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Adversarial Ears: Where These Capabilities Count

China and the United States run undersea surveillance programs.

The China Shipbuilding Trading Company (CSSC) has been reportedly building capabilities to give its navy situational awareness after an official announcement in 2016.

CSSC is a state-owned company that supplies vessels to the People’s Liberation Army Navy, according to its website.

The program has been identified as the Underwater Great Wall by the Maritime National Foundation. It was described as a network of ships and underwater sensors, many focused in the South China Sea.





The program is reportedly under the supervision of the State Oceanic Administration of China, a civilian agency, and would be focused on environmental monitoring. Nevertheless, the country has regularly leveraged corporations and civilian agencies to conduct military intelligence.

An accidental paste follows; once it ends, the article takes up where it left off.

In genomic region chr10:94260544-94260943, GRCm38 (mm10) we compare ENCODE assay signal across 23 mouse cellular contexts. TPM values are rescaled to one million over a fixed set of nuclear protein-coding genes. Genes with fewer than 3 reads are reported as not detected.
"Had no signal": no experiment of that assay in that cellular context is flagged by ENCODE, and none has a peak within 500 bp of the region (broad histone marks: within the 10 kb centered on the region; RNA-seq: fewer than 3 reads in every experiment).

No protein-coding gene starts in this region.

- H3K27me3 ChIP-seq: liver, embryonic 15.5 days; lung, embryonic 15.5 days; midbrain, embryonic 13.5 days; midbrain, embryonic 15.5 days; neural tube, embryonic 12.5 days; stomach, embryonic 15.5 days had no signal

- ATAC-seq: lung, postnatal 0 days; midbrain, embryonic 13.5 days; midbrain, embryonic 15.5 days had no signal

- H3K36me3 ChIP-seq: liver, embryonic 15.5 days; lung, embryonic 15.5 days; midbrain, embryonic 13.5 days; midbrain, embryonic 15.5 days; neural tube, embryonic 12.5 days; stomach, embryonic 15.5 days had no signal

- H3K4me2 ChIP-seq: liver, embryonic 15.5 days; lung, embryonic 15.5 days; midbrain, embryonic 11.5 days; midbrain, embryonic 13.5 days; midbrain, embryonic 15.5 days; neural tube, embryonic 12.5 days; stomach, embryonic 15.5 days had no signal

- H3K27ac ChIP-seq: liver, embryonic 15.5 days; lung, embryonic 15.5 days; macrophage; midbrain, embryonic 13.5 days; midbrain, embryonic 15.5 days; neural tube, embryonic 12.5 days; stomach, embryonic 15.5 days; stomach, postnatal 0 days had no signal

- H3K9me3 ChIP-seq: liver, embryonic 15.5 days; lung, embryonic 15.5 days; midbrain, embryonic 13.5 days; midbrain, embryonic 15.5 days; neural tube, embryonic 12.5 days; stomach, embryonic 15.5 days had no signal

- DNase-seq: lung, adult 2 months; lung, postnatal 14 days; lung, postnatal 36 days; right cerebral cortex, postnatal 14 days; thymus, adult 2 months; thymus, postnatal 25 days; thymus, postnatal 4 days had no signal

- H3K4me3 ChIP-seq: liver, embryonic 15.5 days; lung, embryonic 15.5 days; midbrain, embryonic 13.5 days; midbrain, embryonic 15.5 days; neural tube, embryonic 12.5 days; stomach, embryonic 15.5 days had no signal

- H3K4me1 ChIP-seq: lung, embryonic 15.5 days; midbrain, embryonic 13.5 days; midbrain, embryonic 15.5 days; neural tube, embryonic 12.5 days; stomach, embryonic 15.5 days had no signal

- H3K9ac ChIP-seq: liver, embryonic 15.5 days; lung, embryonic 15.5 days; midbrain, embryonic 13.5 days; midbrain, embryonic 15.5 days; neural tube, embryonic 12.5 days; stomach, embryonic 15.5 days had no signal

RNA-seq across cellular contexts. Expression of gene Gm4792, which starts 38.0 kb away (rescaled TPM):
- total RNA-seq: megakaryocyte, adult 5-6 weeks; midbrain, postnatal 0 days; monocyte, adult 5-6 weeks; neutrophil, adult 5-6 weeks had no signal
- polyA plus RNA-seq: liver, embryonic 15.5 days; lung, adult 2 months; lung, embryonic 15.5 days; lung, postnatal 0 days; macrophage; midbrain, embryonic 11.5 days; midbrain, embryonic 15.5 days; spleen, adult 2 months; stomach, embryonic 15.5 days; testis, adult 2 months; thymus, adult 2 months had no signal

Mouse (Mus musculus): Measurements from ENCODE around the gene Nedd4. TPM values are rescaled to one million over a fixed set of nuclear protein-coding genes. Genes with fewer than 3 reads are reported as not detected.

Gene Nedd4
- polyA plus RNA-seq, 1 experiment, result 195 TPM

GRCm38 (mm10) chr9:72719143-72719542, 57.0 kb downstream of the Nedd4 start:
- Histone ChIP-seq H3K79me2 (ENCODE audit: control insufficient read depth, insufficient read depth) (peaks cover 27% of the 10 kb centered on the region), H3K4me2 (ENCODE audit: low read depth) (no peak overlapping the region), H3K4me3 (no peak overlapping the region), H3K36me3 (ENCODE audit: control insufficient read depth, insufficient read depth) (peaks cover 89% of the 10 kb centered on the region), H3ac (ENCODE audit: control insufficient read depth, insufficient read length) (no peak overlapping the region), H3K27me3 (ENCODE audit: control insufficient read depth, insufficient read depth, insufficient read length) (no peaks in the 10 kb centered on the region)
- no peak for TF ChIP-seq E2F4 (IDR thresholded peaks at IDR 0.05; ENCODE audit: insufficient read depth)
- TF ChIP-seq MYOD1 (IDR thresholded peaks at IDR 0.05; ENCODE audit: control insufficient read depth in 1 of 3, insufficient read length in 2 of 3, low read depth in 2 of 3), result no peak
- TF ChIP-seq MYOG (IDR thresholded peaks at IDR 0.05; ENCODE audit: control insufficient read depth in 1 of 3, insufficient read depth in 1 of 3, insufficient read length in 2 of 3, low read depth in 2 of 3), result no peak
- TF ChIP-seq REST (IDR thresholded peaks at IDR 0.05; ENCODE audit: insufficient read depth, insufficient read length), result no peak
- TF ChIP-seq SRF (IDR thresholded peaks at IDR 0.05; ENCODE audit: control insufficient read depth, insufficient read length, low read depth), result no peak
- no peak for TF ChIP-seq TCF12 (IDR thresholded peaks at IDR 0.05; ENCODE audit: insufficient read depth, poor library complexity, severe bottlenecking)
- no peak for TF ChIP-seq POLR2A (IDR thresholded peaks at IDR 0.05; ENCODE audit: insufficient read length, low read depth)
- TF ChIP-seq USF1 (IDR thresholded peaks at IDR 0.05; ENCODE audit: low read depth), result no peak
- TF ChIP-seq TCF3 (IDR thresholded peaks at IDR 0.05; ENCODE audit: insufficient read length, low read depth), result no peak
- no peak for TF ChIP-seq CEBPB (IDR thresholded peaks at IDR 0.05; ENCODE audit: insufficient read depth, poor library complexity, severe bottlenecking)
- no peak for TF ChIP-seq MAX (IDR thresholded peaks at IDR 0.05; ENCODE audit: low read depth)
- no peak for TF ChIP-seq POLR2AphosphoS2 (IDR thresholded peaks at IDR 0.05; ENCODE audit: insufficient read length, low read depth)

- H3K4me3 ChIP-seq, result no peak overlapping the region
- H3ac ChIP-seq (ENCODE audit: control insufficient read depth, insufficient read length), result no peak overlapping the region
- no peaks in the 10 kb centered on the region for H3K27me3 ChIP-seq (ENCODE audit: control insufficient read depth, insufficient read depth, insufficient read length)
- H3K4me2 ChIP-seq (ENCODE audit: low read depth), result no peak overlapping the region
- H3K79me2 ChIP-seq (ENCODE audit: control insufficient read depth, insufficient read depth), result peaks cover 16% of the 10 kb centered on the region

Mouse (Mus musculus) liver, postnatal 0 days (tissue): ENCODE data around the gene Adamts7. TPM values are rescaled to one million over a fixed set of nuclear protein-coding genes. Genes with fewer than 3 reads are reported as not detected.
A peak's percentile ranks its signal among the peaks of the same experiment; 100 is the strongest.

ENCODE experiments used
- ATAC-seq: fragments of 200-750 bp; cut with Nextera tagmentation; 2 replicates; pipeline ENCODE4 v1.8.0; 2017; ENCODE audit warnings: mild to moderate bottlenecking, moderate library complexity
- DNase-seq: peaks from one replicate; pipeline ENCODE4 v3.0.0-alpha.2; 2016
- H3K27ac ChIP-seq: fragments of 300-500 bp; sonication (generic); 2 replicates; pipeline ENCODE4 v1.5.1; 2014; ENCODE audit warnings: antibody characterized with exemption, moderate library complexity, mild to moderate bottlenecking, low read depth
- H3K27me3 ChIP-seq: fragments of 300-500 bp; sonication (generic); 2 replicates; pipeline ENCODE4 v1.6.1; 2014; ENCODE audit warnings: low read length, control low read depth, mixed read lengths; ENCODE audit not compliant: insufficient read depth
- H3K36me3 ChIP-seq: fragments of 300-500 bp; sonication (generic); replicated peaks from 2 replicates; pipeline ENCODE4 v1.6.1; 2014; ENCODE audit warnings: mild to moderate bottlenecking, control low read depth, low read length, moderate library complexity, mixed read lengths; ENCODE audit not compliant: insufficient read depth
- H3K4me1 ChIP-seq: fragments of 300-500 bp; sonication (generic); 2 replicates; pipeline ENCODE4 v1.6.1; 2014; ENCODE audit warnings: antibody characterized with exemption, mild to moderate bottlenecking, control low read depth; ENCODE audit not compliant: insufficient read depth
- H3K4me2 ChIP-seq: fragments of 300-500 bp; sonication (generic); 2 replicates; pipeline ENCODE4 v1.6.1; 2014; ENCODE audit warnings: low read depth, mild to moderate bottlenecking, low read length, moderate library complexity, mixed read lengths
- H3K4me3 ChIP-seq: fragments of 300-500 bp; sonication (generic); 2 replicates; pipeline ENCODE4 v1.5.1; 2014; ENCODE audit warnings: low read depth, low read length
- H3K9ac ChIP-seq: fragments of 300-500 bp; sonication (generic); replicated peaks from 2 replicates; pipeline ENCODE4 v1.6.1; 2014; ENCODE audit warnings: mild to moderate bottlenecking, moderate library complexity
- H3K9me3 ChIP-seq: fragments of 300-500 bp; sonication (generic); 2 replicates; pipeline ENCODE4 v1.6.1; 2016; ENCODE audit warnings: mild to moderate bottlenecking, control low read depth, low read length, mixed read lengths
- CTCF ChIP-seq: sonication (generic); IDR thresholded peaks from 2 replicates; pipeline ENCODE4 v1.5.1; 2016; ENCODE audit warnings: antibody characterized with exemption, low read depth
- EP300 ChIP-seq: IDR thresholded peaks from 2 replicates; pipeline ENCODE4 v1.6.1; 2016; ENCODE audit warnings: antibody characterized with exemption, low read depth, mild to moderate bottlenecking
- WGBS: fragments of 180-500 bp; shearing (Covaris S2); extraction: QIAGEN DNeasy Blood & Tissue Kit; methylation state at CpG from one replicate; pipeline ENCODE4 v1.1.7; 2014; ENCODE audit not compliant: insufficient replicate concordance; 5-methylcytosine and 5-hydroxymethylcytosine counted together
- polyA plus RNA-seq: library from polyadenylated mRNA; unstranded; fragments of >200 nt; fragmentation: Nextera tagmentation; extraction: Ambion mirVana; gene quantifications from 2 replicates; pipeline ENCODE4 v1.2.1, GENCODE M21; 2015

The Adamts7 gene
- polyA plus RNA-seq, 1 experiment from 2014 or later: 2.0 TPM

“Offshore observation capacity has been lagging behind the country’s development in terms of maritime observation methods, infrastructure and technical support,” Chen Zhi, a Chinese official with the State Oceanic Administration, was quoted as saying in the country’s official press when the program was launched in 2014.

The U.S. Navy operates the Integrated Undersea Surveillance System (IUSS) mission. Its mission is “to support antisubmarine warfare command and tactical forces by detecting, classifying, and providing timely reporting of information on submarines and other contacts of interest,” according to its website.

IUSS is also responsible for providing underwater surveillance to the U.S. armed forces and allies.